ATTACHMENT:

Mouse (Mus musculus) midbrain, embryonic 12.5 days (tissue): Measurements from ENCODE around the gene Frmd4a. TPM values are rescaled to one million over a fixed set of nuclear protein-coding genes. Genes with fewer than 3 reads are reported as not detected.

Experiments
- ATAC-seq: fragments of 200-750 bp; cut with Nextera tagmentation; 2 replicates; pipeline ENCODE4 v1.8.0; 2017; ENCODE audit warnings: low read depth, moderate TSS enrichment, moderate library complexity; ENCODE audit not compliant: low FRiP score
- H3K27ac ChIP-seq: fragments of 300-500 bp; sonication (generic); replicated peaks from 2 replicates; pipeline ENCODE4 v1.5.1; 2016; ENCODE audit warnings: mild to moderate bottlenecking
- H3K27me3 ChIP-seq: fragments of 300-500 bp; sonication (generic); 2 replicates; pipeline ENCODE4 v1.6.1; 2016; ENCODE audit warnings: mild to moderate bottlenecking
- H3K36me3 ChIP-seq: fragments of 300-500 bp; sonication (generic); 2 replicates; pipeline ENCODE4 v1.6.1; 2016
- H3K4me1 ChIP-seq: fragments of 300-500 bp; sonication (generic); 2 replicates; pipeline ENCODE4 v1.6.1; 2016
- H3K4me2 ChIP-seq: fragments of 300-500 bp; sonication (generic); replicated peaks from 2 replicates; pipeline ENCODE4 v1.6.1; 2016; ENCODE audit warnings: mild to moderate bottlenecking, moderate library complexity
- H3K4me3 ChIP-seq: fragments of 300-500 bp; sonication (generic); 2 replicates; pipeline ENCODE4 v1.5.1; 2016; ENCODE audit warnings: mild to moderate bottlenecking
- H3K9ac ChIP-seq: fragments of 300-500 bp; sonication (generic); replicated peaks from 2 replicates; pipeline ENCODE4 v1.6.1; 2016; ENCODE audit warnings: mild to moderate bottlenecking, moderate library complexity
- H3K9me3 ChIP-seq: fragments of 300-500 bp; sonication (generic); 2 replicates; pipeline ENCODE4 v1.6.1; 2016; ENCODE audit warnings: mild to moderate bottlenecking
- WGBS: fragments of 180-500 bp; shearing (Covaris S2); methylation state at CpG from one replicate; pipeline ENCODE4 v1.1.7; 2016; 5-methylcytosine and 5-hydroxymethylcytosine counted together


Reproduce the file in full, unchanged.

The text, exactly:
Mouse (Mus musculus) midbrain, embryonic 12.5 days (tissue): Measurements from ENCODE around the gene Frmd4a. TPM values are rescaled to one million over a fixed set of nuclear protein-coding genes. Genes with fewer than 3 reads are reported as not detected.

Experiments
- ATAC-seq: fragments of 200-750 bp; cut with Nextera tagmentation; 2 replicates; pipeline ENCODE4 v1.8.0; 2017; ENCODE audit warnings: low read depth, moderate TSS enrichment, moderate library complexity; ENCODE audit not compliant: low FRiP score
- H3K27ac ChIP-seq: fragments of 300-500 bp; sonication (generic); replicated peaks from 2 replicates; pipeline ENCODE4 v1.5.1; 2016; ENCODE audit warnings: mild to moderate bottlenecking
- H3K27me3 ChIP-seq: fragments of 300-500 bp; sonication (generic); 2 replicates; pipeline ENCODE4 v1.6.1; 2016; ENCODE audit warnings: mild to moderate bottlenecking
- H3K36me3 ChIP-seq: fragments of 300-500 bp; sonication (generic); 2 replicates; pipeline ENCODE4 v1.6.1; 2016
- H3K4me1 ChIP-seq: fragments of 300-500 bp; sonication (generic); 2 replicates; pipeline ENCODE4 v1.6.1; 2016
- H3K4me2 ChIP-seq: fragments of 300-500 bp; sonication (generic); replicated peaks from 2 replicates; pipeline ENCODE4 v1.6.1; 2016; ENCODE audit warnings: mild to moderate bottlenecking, moderate library complexity
- H3K4me3 ChIP-seq: fragments of 300-500 bp; sonication (generic); 2 replicates; pipeline ENCODE4 v1.5.1; 2016; ENCODE audit warnings: mild to moderate bottlenecking
- H3K9ac ChIP-seq: fragments of 300-500 bp; sonication (generic); replicated peaks from 2 replicates; pipeline ENCODE4 v1.6.1; 2016; ENCODE audit warnings: mild to moderate bottlenecking, moderate library complexity
- H3K9me3 ChIP-seq: fragments of 300-500 bp; sonication (generic); 2 replicates; pipeline ENCODE4 v1.6.1; 2016; ENCODE audit warnings: mild to moderate bottlenecking
- WGBS: fragments of 180-500 bp; shearing (Covaris S2); methylation state at CpG from one replicate; pipeline ENCODE4 v1.1.7; 2016; 5-methylcytosine and 5-hydroxymethylcytosine counted together